Pulitzer Prize Winners for 2017

11 Apr 2017

The Pulitzer Prize was established in 1917 to honor the best in fiction, journalism, arts and letters in the United States. The Pulitzer Prize winners for 2017 have just been announced and include Colson Whitehead, Hisham Matar, Tyehimba Jess, Matthew Desmond and Heather Ann Thompson. See the books that won below!

Pulitzer Prize Winners for 2017



The Underground Railroad

Colson Whitehead

Prize Category: Fiction

Cora is a slave on a cotton plantation in Georgia. Life is hell for all the slaves, but especially bad for Cora; an outcast even among her fellow Africans, she is coming into womanhood—where even greater pain awaits. When Caesar, a recent arrival from Virginia, tells her about the Underground Railroad, they decide to take a terrifying risk and escape. Matters do not go as planned—Cora kills a young white boy who tries to capture her. Though they manage to find a station and head north, they are being hunted.

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The Return

Hisham Matar

Prize Category: Biography or Autobiography

Hisham Matar’s father was kidnapped when was a nineteen year old university student in England. As one of the Qaddafi regime’s most prominent opponents, he was held in a secret prison in Libya. After the fall of Qaddfi, twenty-two years later, the prison cells are empty and there is no sign of Jaballa Matar. Hisham returns with his mother and wife to the homeland he never thought he’d go back to again. This is the story of what he found there.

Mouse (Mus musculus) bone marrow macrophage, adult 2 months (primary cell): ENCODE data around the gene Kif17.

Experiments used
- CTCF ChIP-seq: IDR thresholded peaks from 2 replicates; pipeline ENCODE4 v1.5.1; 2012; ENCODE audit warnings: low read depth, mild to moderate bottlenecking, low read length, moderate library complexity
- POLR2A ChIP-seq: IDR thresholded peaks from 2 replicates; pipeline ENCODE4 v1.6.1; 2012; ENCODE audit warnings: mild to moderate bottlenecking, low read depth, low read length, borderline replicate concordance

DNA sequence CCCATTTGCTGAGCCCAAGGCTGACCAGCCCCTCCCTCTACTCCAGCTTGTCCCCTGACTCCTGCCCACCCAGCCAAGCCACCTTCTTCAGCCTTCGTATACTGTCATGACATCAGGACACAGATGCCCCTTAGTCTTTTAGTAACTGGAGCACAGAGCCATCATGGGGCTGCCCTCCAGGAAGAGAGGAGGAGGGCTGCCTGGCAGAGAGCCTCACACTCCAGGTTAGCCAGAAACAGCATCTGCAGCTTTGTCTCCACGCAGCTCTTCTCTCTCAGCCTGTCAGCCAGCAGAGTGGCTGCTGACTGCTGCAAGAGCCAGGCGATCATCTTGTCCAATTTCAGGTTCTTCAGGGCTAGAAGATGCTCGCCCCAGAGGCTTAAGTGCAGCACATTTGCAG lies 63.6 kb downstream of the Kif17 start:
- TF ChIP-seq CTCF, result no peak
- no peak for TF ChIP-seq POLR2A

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Olio

Tyehimba Jess

Prize Category: Poetry

Tyehimba Jess’ highly anticipated second book (and first book of poetry) is part fact and part fiction. Weaving sonnet, song, and narrative, it examines the lives of unrecroded African American performers before and after the Civil War leading up to World War 1. This book is an effort to understand how they met, resisted, complicated, co-opted and sometimes defeated attempts to minstrelize them.

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Evicted

Matthew Desmond

Prize Category: General Non-Fiction

Harvard Sociologist, Matthew Desmond explores one of the poorest neighborhoods of Milwaukee to tell the stories of eight familes living in poverty. Even in the poorest areas of American cities, evictions used to be rare. But today, many renting familes are spending more than half their income on housing, and eviction has become a part of life for some people. Desmond dives into this urgent issue facing America today.

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Blood in the Water

Heather Ann Thompson

Prize Category: History

Historian Heather Ann Thompson draws from more than a decade of extensive research to create the first definitive history of the infamous 1971 Attica prison uprising. This tells the story of all those who took part in the 45 year fight for justice including prisoners, former hostages, families of the victoms, lawyers and judges, state officials, and members of law enforcement.

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